Former Hollywood child star and US Ambassador to Ghana, Shirley Temple has died at the age of 85.
With her adorable charm and blonde curls, she was one of the most popular stars of the 1930s, in hit movies like Bright Eyes and Stand Up and Cheer.
After retiring from films in 1950 at the age of 21, Temple returned to the spotlight as a politician and diplomat.
She died on Monday at home in Woodside, California, from natural causes. “She was surrounded by her family and caregivers,” a statement said.
Born in 1928, Temple soon became a major star after getting her first film role at the age of three.
Her singing, dancing and acting won over fans worldwide. She was given a special juvenile Oscar in 1935, when she was just six years old. To this day, she is still the youngest person to receive an Academy Award.
With the nickname “America’s little darling”, she was ranked as Hollywood’s biggest draw for four years running from 1935 to ’38 in an annual poll of US cinema owners.
Her rendition of the song On the Good Ship Lollipop in the film Bright Eyes was among her most famous performances.
When she came back into the public eye, it was in a new guise. Under her married name Shirley Temple Black, she ran as a Republican candidate for Congress in 1967 but lost.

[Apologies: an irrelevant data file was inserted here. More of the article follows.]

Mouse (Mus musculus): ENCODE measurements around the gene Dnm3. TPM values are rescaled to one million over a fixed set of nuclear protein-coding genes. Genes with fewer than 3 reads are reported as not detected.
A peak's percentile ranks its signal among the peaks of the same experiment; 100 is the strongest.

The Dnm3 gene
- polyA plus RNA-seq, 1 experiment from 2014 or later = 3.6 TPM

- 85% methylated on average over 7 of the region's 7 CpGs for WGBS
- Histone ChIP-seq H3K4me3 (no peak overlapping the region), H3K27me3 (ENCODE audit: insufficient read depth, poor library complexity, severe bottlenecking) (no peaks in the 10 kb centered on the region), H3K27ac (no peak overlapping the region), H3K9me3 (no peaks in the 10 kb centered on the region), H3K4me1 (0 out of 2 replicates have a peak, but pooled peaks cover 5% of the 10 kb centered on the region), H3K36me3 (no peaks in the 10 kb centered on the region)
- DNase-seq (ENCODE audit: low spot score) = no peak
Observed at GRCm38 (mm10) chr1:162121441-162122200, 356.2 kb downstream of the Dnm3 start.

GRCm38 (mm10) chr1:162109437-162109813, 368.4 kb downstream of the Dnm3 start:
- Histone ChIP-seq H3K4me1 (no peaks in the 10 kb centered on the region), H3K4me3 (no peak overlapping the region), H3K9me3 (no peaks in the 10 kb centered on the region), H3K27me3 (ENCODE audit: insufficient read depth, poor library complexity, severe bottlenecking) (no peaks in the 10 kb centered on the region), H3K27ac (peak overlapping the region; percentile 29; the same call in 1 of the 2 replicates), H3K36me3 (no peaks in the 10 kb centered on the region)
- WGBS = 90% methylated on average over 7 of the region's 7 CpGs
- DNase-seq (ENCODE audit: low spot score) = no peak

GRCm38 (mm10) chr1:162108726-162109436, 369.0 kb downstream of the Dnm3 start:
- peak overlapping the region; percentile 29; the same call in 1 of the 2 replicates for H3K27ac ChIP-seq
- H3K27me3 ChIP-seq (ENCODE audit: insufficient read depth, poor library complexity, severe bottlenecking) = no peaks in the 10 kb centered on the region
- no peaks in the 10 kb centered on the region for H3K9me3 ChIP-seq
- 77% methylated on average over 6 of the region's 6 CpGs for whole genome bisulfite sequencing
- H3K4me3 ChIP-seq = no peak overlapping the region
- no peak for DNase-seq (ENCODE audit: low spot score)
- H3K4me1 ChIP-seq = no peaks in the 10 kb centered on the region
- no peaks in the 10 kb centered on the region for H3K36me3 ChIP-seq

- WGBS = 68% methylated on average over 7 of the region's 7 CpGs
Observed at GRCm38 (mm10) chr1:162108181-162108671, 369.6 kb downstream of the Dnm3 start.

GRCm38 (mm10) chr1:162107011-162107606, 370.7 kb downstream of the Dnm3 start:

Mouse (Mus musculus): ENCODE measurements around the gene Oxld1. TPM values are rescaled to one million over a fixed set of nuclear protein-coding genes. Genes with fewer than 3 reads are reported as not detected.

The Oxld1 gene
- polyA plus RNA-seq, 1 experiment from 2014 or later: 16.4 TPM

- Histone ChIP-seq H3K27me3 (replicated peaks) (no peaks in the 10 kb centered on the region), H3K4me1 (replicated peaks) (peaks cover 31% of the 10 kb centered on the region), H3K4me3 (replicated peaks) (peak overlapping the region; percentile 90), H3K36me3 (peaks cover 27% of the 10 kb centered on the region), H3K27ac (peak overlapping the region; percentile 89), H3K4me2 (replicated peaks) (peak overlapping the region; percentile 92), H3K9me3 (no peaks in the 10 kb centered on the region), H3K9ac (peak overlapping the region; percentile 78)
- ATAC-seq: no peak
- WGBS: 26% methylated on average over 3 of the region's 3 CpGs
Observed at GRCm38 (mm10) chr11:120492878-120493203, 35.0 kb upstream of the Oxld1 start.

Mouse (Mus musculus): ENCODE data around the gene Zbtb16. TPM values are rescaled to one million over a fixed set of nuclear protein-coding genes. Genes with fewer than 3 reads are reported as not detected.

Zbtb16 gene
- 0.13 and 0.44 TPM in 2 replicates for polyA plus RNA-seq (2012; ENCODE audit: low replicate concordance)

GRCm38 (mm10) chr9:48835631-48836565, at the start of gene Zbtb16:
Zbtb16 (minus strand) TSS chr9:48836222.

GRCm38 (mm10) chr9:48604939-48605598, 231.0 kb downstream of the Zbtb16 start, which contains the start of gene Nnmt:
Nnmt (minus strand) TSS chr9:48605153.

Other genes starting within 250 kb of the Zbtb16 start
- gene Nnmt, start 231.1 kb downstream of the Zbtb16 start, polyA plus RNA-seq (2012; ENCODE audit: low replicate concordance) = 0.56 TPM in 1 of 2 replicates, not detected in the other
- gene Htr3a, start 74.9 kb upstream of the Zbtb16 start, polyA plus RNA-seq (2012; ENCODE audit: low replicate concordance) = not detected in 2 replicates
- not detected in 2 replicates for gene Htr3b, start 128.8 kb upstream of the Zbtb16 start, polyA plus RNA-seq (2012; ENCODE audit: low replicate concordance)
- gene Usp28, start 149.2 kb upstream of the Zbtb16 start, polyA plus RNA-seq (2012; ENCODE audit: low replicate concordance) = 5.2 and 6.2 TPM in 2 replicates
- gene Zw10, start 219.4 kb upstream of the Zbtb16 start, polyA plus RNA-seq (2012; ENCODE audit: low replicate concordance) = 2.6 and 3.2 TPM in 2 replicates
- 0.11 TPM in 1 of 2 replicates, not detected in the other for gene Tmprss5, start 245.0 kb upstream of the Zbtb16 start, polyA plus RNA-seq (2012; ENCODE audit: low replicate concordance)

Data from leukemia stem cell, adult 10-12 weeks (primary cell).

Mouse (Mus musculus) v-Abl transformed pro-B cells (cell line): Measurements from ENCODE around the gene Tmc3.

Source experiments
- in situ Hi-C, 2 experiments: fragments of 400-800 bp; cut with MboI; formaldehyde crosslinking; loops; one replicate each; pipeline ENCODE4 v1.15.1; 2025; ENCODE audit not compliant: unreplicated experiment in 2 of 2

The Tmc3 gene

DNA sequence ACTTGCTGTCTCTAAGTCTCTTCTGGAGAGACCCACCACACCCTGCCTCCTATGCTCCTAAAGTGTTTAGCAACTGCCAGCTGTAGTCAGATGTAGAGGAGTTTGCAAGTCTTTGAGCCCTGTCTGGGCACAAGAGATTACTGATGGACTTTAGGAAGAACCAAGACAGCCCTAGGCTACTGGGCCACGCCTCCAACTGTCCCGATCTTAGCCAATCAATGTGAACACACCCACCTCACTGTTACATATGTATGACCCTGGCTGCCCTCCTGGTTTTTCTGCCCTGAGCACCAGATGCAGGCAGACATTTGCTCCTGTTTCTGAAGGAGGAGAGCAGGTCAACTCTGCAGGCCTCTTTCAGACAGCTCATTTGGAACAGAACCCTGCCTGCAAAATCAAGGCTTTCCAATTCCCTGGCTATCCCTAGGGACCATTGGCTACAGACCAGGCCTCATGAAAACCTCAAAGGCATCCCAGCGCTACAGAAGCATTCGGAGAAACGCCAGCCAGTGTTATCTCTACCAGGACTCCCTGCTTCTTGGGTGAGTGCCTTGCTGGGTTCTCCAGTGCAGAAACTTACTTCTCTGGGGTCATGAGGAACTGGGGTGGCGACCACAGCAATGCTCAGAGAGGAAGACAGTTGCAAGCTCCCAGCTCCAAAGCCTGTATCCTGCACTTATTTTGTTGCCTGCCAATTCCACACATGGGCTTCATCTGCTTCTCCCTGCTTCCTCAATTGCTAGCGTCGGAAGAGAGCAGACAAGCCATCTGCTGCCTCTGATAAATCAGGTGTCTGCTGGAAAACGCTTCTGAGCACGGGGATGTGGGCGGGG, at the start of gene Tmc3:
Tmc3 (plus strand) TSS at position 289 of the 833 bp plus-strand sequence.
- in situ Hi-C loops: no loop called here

Richard Nixon later appointed her as a member of the US delegation to the United Nations General Assembly before President Ford named her the US ambassador to Ghana in 1974.
In 1989, she was made the US ambassador to Czechoslovakia shortly before the fall of the country’s Communist regime.
She considered her background in entertainment an asset to her political career. “Politicians are actors too, don’t you think?” she once said.
In a statement announcing her death, her family said: “We salute her for a life of remarkable achievements as an actor, as a diplomat, and most importantly as our beloved mother, grandmother, great-grandmother, and adored wife for 55 years of the late and much missed Charles Alden Black.”